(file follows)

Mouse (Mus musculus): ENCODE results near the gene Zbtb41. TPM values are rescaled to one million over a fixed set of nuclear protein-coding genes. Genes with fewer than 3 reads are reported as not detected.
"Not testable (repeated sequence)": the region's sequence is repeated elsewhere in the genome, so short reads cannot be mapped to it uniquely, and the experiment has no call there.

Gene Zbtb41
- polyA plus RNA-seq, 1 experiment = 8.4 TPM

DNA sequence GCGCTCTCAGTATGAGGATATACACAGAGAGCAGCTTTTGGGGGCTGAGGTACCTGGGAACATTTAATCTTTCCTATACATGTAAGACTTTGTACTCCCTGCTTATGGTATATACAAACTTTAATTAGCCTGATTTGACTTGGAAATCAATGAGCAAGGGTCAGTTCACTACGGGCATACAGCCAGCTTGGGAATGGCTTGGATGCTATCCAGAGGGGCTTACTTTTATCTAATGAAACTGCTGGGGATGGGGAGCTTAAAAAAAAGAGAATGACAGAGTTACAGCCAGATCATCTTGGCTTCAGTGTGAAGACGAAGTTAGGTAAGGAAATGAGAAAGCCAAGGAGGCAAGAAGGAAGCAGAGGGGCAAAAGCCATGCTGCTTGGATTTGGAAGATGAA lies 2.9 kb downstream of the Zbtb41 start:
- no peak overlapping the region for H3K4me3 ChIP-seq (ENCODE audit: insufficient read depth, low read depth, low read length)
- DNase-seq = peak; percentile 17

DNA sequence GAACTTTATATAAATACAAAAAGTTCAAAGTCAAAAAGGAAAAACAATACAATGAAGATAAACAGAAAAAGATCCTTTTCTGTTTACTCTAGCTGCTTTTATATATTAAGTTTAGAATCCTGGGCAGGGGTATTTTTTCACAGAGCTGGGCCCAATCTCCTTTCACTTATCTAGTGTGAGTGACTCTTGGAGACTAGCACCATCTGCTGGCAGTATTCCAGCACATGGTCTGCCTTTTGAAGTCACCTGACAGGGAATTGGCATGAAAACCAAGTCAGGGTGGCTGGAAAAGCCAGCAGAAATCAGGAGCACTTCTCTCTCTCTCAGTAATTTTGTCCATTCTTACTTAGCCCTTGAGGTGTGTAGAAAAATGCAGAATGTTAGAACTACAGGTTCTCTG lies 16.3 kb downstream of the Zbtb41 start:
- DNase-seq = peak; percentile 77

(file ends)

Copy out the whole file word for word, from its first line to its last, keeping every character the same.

Mouse (Mus musculus): ENCODE results near the gene Zbtb41. TPM values are rescaled to one million over a fixed set of nuclear protein-coding genes. Genes with fewer than 3 reads are reported as not detected.
"Not testable (repeated sequence)": the region's sequence is repeated elsewhere in the genome, so short reads cannot be mapped to it uniquely, and the experiment has no call there.

Gene Zbtb41
- polyA plus RNA-seq, 1 experiment = 8.4 TPM

DNA sequence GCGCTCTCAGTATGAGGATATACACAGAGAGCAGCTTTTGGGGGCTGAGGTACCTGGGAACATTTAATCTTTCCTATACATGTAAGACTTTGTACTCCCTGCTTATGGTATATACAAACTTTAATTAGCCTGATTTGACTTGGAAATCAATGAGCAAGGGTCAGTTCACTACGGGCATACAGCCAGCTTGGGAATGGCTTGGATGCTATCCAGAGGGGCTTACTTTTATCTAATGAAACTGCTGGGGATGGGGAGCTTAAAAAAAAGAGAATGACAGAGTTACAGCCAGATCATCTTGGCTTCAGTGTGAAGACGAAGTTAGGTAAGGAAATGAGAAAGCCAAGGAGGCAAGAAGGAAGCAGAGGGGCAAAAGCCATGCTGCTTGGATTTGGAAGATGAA lies 2.9 kb downstream of the Zbtb41 start:
- no peak overlapping the region for H3K4me3 ChIP-seq (ENCODE audit: insufficient read depth, low read depth, low read length)
- DNase-seq = peak; percentile 17

DNA sequence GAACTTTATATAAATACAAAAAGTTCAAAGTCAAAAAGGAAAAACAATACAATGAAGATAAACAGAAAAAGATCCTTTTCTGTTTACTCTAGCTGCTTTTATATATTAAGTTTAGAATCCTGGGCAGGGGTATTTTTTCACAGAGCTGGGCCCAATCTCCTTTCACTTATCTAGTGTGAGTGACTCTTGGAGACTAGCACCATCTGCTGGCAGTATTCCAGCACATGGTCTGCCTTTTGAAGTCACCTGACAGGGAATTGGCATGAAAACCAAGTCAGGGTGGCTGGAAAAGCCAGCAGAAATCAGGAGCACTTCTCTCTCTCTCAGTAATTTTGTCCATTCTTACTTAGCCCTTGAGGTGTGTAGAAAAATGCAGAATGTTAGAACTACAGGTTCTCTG lies 16.3 kb downstream of the Zbtb41 start:
- DNase-seq = peak; percentile 77